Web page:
Thursday, July 18, 2013
The School for Good and Evil (The School for Good and Evil #1) by Soman Chainani
But... wait! I want to raise my hand and ask, "Tell me why they are friends!"
This is a problem considering the story hinges on this main point. While Sophie and Agatha are supposedly the best of friends, the character development doesn't show how this happens. When Agatha and Sophie first meet, Sophie isn't Agatha's friend and she says so; she realizes Sophie's just using her. Sophie is beautiful, shallow, and narcissistic. Sophie wants to go the School of Good and Evil where two children are kidnapped every year from her village later to be found in a fairy tale storybook. She believes she will find her prince at the School of Good and live "happily ever after." Agatha is the perfect villain for the School of Evil, Sophie thinks, because she is ugly, lonely, and isolated, and Sophie thinks if she's with Agatha her chance of being chosen will be more likely. When Sophie is kidnapped (just as she wants) Agatha tries to rescue her and in the process the two end up at the school except Sophie doesn't go to the School of Good, she ends up in the School of Evil, while Agatha is dumped in the School of Good.
The two misfits continue to be friends but mainly because Agatha pursues it the most. She goes to extremes to rescue Sophie and it never made sense to me given Sophie's quickness to betray Agatha at every turn and Agatha's dislike for her at the beginning. Sophie and Agatha are superficial and flit between wanting beauty on the outside to beauty on the inside. Agatha says in the beginning that beauty is temporary but later confesses she thinks it brings happiness. Sophie believes only in beauty with no understanding of ugliness that comes from hate. Her personality struck me as psychopathic, probably because she resembled the murders I just read about in a nonfiction book called, "Greed, Rage, and Love Gone Wrong: Murder in Minnesota," by Bruce Rubenstein. She cheats, murders, and lies with no remorse and Agatha goes along with her because she is her only friend. Sophie's dumber than a doorknob most of the time before transforming into a mastermind villain at the end. An explanation for her surge of brainpower is given, but it felt contrived. The characters are stereotypical and wishy-washy for a good portion of the novel. They start to come together at the end but I wasn't vested in their development because it took too long.
The bag of mixed messages continues with the prince, Tedros, who loves one and then the other meanwhile badmouthing each when dating the other girl. He seemed pretty hypocritical to me when he says to Sophie she's a terrible friend because she uses her friends, betrays them, calls them fat, and liars. He too, is prejudiced toward others, lies, and betrays people who are different. The seesaw continues as Agatha hounds Sophie to impulsively kiss Tedros immediately and then lectures her later for not making a plan of attack to kiss him. Teachers are like caricatures that don't offer words of advice. For instance, when Agatha and Sophie are punished by the teachers in burning shoes until the girls want to die, I thought it focused on the cruelty of the teachers versus the girls argument. The teachers are mostly idiots throughout the story with no control of students. When some teachers impart a few words of wisdom at the end, it seemed out of character and too late. I also didn't like the message that failure is unacceptable and students who failed were dealt an awful fate. Failure is difficult to deal with and those who failed were the kids the author kills off the most.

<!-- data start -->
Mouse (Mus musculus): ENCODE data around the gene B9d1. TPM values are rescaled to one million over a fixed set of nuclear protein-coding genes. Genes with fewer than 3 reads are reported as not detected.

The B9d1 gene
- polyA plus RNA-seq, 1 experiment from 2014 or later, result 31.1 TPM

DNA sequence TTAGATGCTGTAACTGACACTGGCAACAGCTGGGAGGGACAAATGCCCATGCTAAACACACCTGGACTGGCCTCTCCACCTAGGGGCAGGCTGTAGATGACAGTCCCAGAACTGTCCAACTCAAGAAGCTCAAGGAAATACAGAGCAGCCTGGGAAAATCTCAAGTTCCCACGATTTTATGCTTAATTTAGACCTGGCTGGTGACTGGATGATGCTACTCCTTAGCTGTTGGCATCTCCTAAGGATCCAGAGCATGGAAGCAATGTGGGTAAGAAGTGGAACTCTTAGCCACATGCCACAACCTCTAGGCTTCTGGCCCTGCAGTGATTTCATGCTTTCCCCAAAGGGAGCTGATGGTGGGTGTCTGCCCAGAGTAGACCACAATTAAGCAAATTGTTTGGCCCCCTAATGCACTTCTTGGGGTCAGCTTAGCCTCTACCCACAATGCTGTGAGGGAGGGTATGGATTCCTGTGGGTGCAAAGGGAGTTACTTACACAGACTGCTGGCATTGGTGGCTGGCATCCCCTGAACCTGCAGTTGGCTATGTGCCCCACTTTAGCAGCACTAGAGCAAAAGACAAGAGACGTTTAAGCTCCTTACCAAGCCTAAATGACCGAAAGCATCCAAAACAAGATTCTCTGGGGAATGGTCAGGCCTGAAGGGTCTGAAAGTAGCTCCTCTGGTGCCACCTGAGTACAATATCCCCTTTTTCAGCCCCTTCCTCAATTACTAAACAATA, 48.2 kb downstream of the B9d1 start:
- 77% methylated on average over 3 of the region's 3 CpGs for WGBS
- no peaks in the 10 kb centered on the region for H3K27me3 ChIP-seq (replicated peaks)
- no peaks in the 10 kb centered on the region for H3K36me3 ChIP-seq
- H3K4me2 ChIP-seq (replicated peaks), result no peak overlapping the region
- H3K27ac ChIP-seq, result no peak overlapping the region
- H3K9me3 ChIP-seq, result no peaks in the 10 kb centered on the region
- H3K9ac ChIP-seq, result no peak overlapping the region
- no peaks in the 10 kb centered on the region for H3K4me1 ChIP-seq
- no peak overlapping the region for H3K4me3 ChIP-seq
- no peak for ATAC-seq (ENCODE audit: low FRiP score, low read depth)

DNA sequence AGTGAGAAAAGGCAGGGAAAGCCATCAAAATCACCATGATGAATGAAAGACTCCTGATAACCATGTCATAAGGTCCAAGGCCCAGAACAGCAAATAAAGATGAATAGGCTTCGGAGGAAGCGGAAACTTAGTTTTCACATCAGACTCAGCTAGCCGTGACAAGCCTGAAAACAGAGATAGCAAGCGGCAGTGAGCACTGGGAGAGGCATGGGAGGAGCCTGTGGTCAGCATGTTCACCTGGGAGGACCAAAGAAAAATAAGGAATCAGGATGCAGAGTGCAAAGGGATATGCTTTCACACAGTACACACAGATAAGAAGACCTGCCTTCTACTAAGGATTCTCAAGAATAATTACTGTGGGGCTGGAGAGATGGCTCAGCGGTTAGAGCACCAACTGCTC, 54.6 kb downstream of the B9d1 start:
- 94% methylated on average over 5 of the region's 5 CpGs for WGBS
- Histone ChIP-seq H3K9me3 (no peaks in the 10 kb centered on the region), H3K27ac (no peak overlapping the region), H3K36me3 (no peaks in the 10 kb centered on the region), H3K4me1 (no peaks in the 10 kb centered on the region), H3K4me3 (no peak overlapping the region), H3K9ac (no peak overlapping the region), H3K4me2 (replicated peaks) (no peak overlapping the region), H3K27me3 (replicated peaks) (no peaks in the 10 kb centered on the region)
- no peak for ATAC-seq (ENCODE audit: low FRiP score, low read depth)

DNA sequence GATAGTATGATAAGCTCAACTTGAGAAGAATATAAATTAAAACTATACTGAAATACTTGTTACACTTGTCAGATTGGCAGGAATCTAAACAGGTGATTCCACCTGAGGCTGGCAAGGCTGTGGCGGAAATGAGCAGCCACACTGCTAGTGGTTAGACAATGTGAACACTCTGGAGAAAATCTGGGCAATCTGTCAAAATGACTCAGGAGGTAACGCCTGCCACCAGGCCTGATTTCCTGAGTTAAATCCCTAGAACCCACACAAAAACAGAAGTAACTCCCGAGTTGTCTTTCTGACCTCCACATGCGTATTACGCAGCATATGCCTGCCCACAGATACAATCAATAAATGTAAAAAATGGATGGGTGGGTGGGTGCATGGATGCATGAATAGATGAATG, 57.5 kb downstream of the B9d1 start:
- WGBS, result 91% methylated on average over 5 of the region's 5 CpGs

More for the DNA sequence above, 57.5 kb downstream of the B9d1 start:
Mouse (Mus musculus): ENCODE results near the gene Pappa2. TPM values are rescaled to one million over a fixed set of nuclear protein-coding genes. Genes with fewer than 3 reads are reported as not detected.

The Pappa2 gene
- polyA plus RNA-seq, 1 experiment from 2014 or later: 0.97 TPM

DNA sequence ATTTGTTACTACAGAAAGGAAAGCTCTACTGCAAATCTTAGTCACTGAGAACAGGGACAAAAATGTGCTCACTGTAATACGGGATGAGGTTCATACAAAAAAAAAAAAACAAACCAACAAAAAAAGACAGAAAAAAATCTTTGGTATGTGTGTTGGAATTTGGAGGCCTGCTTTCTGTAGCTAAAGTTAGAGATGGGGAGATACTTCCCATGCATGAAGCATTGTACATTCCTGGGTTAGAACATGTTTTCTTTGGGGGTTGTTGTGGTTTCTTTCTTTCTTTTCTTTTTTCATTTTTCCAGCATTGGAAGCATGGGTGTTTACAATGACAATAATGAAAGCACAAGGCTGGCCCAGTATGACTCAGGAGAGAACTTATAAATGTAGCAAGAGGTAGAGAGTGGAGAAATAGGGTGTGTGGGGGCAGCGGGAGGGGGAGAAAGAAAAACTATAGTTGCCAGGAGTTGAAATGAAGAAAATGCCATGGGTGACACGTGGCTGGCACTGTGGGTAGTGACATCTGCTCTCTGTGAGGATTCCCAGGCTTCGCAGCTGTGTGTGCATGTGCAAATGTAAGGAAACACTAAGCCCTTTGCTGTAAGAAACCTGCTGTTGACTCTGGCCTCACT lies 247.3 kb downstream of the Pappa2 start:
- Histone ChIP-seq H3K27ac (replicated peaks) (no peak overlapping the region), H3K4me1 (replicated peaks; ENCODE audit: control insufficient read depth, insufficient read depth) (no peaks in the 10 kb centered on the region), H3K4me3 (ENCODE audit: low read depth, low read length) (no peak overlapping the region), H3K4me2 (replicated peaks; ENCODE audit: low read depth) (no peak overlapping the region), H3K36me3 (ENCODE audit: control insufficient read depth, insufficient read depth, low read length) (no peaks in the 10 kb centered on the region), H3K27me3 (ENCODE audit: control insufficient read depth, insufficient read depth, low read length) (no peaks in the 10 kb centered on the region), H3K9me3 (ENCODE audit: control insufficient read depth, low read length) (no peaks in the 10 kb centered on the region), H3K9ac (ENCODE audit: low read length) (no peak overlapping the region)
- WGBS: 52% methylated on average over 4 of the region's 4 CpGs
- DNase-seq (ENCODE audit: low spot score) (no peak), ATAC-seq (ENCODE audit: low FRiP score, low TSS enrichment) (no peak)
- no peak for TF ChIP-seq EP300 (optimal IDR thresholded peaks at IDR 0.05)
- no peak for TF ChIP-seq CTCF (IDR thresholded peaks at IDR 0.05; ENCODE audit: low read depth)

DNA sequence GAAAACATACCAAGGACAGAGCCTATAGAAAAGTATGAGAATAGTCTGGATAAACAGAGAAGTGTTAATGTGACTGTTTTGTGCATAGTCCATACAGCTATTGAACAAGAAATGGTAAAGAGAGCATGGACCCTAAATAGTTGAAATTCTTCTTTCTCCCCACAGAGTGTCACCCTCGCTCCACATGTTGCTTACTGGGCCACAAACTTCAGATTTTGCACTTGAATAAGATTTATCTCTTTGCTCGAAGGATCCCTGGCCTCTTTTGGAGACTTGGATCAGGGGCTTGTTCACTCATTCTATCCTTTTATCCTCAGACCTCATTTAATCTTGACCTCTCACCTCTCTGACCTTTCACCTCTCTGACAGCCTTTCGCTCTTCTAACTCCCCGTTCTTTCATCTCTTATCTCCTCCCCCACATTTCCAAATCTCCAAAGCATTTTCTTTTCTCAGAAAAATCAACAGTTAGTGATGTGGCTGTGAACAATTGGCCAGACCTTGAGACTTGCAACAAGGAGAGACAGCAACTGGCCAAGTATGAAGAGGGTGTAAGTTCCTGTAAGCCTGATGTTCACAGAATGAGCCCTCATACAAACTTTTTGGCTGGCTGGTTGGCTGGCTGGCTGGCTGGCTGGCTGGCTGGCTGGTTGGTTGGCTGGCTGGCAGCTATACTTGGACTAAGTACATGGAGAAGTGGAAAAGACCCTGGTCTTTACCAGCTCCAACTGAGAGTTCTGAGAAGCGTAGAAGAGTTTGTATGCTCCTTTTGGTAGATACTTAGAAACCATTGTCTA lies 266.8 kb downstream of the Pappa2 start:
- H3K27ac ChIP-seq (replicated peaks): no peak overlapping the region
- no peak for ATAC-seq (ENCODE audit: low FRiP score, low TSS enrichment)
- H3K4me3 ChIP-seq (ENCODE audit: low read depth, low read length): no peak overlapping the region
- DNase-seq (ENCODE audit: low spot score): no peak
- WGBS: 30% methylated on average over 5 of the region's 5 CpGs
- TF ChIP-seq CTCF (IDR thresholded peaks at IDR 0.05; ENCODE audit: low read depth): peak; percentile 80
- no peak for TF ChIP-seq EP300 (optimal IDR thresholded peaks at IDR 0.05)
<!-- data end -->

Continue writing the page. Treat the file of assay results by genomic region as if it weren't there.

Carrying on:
The ending and what it suggests might offend some. I won't give it away but I didn't see that coming. It is one of many reasons it is better for older students. Some of the plot is predictable such as the love triangle, but there were also some interesting twists such as when Sophie has to deal with a duplicate of herself in class creating an introspective moment. Unfortunately there were too few of these occurrences which makes the book fall short of its potential. Transitions were confusing at times such as when Sophie and Agatha would talk to each other in mirrors. I seemed to always be rereading those parts because I didn't' realize they were looking at their reflection to see the other. The action scenes and magic is very creative and I enjoyed these parts.
There is a reader prophecy and riddle. The prophecy didn't seem necessary to the plot because it wasn't told until the end. The overarching theme of good and evil in human nature fell flat because the characters weren't complex enough. The stereotypes enforced in this book are my biggest complaint. That ugly people aren't happy unless they are beautiful, that a girl isn't happy unless she has her prince, that girls only think of boys, that a fat person has no friends, that a married person isn't happy. Some of these are refuted at the end but it comes too late. Or perhaps the author is trying to do too much. At one point Sophie tries to rally the villains into having hope and feeling good about themselves. At first her advice surrounds just superficial beauty before turning toward what it means to accept oneself, but the message never gets delved into because the plot suddenly shifts into a Dark Lord hullabaloo; thus, losing the opportunity to dig deeper into this theme. This book's potential isn't reached and it is a shame because it is an interesting premise and creative fantasy. Maybe the sequel will pull it all together.